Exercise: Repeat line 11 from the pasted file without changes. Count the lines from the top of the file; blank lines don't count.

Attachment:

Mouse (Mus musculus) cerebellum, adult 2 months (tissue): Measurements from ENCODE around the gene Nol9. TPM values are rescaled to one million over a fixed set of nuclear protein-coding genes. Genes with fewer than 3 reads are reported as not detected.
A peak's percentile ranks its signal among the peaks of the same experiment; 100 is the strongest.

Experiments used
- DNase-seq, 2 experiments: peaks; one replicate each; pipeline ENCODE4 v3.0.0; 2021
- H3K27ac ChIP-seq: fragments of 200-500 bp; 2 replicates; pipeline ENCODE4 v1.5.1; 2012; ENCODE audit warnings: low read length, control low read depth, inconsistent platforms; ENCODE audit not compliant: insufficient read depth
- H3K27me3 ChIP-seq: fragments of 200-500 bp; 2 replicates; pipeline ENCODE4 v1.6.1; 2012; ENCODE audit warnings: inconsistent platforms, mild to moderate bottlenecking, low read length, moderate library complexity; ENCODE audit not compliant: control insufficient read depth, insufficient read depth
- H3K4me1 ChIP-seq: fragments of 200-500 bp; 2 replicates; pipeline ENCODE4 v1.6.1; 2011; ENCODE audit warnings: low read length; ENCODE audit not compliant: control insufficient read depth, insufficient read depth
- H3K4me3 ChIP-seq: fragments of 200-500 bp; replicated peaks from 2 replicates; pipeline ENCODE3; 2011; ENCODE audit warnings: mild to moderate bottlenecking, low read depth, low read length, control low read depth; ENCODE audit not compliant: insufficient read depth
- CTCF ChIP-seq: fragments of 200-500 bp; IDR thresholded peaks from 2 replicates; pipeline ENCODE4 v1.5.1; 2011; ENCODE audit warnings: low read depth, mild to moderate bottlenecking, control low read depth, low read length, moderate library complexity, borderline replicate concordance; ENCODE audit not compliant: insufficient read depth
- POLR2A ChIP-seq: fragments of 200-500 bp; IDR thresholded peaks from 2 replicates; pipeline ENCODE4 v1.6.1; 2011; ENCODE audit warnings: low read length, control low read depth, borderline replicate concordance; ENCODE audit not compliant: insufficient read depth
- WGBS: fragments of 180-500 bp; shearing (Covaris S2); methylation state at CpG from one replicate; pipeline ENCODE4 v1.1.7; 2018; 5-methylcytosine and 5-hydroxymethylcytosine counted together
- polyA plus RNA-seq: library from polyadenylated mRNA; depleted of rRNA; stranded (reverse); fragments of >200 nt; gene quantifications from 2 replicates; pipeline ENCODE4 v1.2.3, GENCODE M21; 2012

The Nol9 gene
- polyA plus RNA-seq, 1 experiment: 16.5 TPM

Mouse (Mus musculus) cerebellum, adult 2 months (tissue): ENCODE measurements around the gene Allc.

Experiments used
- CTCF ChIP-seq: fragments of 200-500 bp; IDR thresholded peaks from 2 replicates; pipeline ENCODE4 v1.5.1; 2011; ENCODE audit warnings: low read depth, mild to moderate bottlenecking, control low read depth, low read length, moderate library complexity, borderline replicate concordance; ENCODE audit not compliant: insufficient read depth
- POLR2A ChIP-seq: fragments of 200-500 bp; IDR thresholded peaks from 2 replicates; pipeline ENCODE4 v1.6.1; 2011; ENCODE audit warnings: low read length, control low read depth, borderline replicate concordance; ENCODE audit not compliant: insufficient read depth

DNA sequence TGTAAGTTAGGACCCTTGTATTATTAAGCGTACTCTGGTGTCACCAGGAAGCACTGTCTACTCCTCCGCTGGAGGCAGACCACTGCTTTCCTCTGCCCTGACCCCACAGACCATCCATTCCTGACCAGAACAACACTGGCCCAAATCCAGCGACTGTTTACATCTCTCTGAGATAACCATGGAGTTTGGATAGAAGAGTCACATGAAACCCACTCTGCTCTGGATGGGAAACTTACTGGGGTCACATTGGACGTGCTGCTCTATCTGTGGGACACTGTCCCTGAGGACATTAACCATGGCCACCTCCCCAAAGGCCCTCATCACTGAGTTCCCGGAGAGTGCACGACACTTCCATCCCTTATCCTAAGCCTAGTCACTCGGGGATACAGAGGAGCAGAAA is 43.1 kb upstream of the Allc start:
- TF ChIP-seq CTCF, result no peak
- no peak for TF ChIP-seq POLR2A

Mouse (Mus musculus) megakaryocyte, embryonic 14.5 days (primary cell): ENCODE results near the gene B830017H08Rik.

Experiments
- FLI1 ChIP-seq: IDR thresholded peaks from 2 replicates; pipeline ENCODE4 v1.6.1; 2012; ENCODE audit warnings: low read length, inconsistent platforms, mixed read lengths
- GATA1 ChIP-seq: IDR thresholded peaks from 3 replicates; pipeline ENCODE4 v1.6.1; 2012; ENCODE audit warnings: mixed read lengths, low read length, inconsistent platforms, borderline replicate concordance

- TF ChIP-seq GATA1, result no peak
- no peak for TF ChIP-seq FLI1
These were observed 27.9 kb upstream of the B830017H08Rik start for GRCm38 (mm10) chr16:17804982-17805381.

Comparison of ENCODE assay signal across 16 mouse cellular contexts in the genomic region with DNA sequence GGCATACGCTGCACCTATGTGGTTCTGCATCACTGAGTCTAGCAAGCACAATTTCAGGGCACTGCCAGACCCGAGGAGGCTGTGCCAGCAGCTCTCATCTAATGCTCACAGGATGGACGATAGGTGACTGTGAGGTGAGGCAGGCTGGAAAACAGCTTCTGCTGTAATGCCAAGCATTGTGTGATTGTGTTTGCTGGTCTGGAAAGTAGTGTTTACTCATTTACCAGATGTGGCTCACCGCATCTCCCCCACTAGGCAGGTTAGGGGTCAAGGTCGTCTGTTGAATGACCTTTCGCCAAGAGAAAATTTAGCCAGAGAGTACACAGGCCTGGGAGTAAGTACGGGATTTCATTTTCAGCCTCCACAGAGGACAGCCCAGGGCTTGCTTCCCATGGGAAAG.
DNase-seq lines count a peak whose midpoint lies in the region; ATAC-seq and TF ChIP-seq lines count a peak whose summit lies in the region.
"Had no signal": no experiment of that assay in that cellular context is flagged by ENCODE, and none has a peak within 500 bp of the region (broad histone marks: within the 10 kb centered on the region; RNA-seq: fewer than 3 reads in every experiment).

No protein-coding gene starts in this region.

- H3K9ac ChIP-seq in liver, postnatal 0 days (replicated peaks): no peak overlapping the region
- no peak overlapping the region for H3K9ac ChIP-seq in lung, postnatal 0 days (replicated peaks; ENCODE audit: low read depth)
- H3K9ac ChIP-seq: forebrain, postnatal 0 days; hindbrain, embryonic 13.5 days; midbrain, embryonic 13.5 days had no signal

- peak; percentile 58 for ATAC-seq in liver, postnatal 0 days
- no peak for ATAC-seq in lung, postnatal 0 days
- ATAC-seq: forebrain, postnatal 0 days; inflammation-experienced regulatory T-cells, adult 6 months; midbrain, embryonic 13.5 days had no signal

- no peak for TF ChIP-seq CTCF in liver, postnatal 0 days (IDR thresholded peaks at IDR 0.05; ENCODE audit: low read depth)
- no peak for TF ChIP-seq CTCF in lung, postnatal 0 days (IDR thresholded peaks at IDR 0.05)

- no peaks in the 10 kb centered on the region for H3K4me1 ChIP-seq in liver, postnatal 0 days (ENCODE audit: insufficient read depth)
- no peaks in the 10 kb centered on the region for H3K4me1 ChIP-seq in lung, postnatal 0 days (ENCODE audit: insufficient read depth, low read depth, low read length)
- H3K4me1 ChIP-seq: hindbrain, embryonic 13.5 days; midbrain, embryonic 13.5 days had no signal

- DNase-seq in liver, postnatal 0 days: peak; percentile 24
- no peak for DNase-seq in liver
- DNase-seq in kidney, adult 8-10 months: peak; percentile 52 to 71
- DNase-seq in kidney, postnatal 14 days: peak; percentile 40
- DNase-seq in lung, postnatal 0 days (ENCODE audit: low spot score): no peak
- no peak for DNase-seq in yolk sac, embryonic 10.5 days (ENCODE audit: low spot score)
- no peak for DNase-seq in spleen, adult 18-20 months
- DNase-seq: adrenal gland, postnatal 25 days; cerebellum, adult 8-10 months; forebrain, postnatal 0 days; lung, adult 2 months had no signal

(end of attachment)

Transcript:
- WGBS: fragments of 180-500 bp; shearing (Covaris S2); methylation state at CpG from one replicate; pipeline ENCODE4 v1.1.7; 2018; 5-methylcytosine and 5-hydroxymethylcytosine counted together